August 28, 2014   1 note
The birthday card they got me at work

The birthday card they got me at work

August 27, 2014
well gosh, meg ryan

well gosh, meg ryan

August 27, 2014   52,337 notes

ama-ar-gi:

The raven is sometimes known as “the wolf-bird.” Ravens, like many other animals, scavenge at wolf kills, but there’s more to it than that.

 Both wolves and ravens have the ability to form social attachments and they seem to have evolved over many years to form these attachments with each other, to both species’ benefit.

There are a couple of theories as to why wolves and ravens end up at the same carcasses. One is that because ravens can fly, they are better at finding carcasses than wolves are. But they can’t get to the food once they get there, because they can’t open up the carcass. So they’ll make a lot of noise, and then wolves will come and use their sharp teeth and strong jaws to make the food accessible not just to themselves, but also to the ravens.

Ravens have also been observed circling a sick elk or moose and calling out, possibly alerting wolves to an easy kill. The other theory is that ravens respond to the howls of wolves preparing to hunt (and, for that matter, to human hunters shooting guns). They find out where the wolves are going and following. Both theories may be correct.

Wolves and ravens also play. A raven will sneak up behind a wolf and yank its tail and the wolf will play back. Ravens sometimes respond to wolf howls with calls of their own, resulting in a concert of howls and calls. 

Sources: Mind of the Raven, Bernd Heinrich, The American Crow and the Common Raven, Lawrence Kilham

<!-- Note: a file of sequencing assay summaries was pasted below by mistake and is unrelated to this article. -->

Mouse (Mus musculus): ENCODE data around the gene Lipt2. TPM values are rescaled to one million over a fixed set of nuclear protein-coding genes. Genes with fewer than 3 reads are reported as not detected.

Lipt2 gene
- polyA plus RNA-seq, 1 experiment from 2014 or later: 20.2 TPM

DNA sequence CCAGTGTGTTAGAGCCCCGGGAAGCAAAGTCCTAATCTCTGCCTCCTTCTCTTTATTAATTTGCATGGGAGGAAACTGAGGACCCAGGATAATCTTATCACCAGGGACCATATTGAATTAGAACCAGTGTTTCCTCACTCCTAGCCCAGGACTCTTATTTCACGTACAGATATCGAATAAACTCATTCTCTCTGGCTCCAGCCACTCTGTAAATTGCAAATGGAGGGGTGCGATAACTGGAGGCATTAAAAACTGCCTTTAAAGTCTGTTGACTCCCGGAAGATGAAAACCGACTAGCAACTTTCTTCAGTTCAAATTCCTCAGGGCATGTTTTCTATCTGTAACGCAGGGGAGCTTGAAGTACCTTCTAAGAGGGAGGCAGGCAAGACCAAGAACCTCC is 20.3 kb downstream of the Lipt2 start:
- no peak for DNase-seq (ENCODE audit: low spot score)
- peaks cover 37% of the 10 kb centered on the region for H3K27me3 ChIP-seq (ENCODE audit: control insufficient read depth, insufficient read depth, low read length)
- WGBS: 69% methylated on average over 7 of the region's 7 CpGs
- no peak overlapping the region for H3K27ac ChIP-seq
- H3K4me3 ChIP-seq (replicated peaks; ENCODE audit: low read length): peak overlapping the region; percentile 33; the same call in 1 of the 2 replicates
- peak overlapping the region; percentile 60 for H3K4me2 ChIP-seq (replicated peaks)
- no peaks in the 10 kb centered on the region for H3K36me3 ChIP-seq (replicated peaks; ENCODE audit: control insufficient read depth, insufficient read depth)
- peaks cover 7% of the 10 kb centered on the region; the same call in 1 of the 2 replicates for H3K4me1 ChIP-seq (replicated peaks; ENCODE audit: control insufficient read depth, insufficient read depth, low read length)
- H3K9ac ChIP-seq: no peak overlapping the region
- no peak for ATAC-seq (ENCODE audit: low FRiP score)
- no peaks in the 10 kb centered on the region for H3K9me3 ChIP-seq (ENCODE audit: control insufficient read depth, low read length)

(via fooxtail)

August 26, 2014
August 25, 2014   1 note
Dawg park first timers

Dawg park first timers

August 25, 2014   697 notes

cerceos:

Andreas Minge

Website

(via sebright)

August 23, 2014   717 notes

(Source: steamaker, via sebright)

August 23, 2014   643 notes
beautiful-wildlife:

City Coyotes by Sean Crane
I photographed these two coyotes within the city limits of Los Angeles. Granted they were in the expansive Griffith Park, but nice to see such healthy looking creatures so close to civilization. It was first thing in the morning when I was hiking in the park and came across these two coyotes, plus another, howling.

beautiful-wildlife:

City Coyotes by Sean Crane

I photographed these two coyotes within the city limits of Los Angeles. Granted they were in the expansive Griffith Park, but nice to see such healthy looking creatures so close to civilization. It was first thing in the morning when I was hiking in the park and came across these two coyotes, plus another, howling.

(via blackyote)

August 23, 2014   8,800 notes
plasmatics-life:

Wolf in Wonderland by Dustin Abbott | (Website)

plasmatics-life:

Wolf in Wonderland by Dustin Abbott | (Website)

(via sebright)

August 23, 2014   103,127 notes

(Source: nicolacellini.blogspot.de, via sebright)